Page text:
Kenney had walked into the meeting with Trudeau with five specific requests: changes to the fiscal-stabilization program, reforms to environmental protection laws, an agreement that Alberta's methane regulations were good enough to meet federal standards, an expansion of financial instruments to help investment, and a firm deadline to get the Trans Mountain oil pipeline expansion functioning.
He'd said before the meeting he didn't expect firm written commitments on any, just a sense the government would act on all fronts.
On the pipeline deadline demand, however, they aren't.
Carr said discussions on the pipeline took up a significant part of the meeting, and Kenney was given assurances the government remains fully committed to getting it up and running.
But he said giving a fixed date for its completion was folly, given the enormity of the construction project.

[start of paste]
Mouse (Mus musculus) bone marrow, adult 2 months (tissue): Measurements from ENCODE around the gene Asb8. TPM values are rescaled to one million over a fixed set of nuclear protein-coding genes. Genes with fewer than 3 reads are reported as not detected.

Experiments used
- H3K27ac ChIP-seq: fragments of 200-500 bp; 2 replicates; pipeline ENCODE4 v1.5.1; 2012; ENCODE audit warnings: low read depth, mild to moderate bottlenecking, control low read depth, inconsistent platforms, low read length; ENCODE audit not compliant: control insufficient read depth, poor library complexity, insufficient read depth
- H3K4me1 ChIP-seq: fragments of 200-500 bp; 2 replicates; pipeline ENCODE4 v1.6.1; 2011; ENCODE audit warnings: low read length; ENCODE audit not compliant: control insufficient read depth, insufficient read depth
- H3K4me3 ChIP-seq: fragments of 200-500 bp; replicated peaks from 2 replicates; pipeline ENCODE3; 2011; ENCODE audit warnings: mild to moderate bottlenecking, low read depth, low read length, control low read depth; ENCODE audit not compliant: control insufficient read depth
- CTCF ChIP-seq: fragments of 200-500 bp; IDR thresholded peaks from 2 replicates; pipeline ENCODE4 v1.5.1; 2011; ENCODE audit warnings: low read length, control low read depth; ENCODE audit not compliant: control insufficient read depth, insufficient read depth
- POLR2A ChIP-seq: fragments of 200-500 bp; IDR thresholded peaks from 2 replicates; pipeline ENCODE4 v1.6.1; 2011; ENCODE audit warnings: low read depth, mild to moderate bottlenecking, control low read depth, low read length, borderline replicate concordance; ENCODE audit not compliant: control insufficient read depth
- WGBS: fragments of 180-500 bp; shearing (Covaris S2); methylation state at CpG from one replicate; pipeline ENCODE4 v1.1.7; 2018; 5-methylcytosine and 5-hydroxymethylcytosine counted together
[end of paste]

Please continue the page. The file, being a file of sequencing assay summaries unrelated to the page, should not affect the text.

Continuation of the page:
"The commitment is the commitment that I'm making now: this is what the government believes to be good for Alberta and for Canada. We invested $4.5 billion in the pipeline, we'll see the pipeline through because we understand the importance of expanding our export markets."
Kenney is nearly the last of the premiers to meet with Trudeau since the federal election.
Trudeau also met Premier Stephen McNeil of Nova Scotia on Tuesday and is expected to sit down with the premier of Quebec soon.
This report by The Canadian Press was first published Dec. 10, 2019.
Stephanie Levitz, The Canadian Press
Jason Kenney heads to London to promote Alberta's energy to international markets .
EDMONTON — Alberta Premier Jason Kenney heads to the UK today for a trip his office says will highlight the province's "responsible energy sector" and to counter what Kenney says is a campaign against investment in the oilsands. A news release says Kenney will speak with international business leaders and financial institutions during the three-day trip to London to "reassert investment confidence in Alberta's economy." It says the meetings willA news release says Kenney will speak with international business leaders and financial institutions during the three-day trip to London to "reassert investment confidence in Alberta's economy.